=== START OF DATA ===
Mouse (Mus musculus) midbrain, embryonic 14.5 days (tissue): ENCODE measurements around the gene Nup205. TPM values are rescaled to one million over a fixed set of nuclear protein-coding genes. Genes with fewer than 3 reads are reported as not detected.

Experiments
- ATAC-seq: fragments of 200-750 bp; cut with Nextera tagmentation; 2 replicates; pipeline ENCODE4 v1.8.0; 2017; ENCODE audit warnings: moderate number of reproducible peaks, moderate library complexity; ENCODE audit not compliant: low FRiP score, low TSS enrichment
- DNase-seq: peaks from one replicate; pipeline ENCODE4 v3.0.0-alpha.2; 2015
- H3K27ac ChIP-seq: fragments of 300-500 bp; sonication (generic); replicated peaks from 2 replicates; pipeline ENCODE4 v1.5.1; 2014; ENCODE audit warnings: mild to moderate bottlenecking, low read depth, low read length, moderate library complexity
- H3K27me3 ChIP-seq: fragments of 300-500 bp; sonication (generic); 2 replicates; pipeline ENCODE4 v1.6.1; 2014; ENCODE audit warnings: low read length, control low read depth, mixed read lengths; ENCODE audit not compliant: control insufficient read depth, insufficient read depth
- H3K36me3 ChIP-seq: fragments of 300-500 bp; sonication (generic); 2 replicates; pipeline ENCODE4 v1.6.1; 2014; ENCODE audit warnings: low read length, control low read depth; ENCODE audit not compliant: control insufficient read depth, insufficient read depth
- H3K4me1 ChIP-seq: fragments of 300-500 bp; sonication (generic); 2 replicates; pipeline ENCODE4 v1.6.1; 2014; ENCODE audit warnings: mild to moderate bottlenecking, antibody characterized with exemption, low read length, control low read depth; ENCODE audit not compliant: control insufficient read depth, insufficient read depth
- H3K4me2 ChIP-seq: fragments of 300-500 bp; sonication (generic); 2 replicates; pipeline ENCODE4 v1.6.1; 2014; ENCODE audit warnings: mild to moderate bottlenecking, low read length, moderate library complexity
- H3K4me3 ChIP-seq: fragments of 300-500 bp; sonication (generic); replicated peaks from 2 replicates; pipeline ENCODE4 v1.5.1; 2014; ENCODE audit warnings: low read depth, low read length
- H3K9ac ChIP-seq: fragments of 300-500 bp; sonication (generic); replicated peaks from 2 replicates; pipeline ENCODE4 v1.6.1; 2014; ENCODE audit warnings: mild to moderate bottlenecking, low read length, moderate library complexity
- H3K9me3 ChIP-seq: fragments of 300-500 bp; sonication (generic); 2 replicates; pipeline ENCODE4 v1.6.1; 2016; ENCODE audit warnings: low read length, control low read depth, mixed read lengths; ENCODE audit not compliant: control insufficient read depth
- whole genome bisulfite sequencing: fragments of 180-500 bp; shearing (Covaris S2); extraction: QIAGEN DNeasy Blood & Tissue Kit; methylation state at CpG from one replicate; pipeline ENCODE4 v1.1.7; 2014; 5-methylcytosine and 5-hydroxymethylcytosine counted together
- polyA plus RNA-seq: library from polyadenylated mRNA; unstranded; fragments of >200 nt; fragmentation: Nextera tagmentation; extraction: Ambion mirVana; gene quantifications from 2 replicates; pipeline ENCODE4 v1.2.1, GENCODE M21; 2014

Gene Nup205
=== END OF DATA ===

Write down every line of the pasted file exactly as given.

Mouse (Mus musculus) midbrain, embryonic 14.5 days (tissue): ENCODE measurements around the gene Nup205. TPM values are rescaled to one million over a fixed set of nuclear protein-coding genes. Genes with fewer than 3 reads are reported as not detected.

Experiments
- ATAC-seq: fragments of 200-750 bp; cut with Nextera tagmentation; 2 replicates; pipeline ENCODE4 v1.8.0; 2017; ENCODE audit warnings: moderate number of reproducible peaks, moderate library complexity; ENCODE audit not compliant: low FRiP score, low TSS enrichment
- DNase-seq: peaks from one replicate; pipeline ENCODE4 v3.0.0-alpha.2; 2015
- H3K27ac ChIP-seq: fragments of 300-500 bp; sonication (generic); replicated peaks from 2 replicates; pipeline ENCODE4 v1.5.1; 2014; ENCODE audit warnings: mild to moderate bottlenecking, low read depth, low read length, moderate library complexity
- H3K27me3 ChIP-seq: fragments of 300-500 bp; sonication (generic); 2 replicates; pipeline ENCODE4 v1.6.1; 2014; ENCODE audit warnings: low read length, control low read depth, mixed read lengths; ENCODE audit not compliant: control insufficient read depth, insufficient read depth
- H3K36me3 ChIP-seq: fragments of 300-500 bp; sonication (generic); 2 replicates; pipeline ENCODE4 v1.6.1; 2014; ENCODE audit warnings: low read length, control low read depth; ENCODE audit not compliant: control insufficient read depth, insufficient read depth
- H3K4me1 ChIP-seq: fragments of 300-500 bp; sonication (generic); 2 replicates; pipeline ENCODE4 v1.6.1; 2014; ENCODE audit warnings: mild to moderate bottlenecking, antibody characterized with exemption, low read length, control low read depth; ENCODE audit not compliant: control insufficient read depth, insufficient read depth
- H3K4me2 ChIP-seq: fragments of 300-500 bp; sonication (generic); 2 replicates; pipeline ENCODE4 v1.6.1; 2014; ENCODE audit warnings: mild to moderate bottlenecking, low read length, moderate library complexity
- H3K4me3 ChIP-seq: fragments of 300-500 bp; sonication (generic); replicated peaks from 2 replicates; pipeline ENCODE4 v1.5.1; 2014; ENCODE audit warnings: low read depth, low read length
- H3K9ac ChIP-seq: fragments of 300-500 bp; sonication (generic); replicated peaks from 2 replicates; pipeline ENCODE4 v1.6.1; 2014; ENCODE audit warnings: mild to moderate bottlenecking, low read length, moderate library complexity
- H3K9me3 ChIP-seq: fragments of 300-500 bp; sonication (generic); 2 replicates; pipeline ENCODE4 v1.6.1; 2016; ENCODE audit warnings: low read length, control low read depth, mixed read lengths; ENCODE audit not compliant: control insufficient read depth
- whole genome bisulfite sequencing: fragments of 180-500 bp; shearing (Covaris S2); extraction: QIAGEN DNeasy Blood & Tissue Kit; methylation state at CpG from one replicate; pipeline ENCODE4 v1.1.7; 2014; 5-methylcytosine and 5-hydroxymethylcytosine counted together
- polyA plus RNA-seq: library from polyadenylated mRNA; unstranded; fragments of >200 nt; fragmentation: Nextera tagmentation; extraction: Ambion mirVana; gene quantifications from 2 replicates; pipeline ENCODE4 v1.2.1, GENCODE M21; 2014

Gene Nup205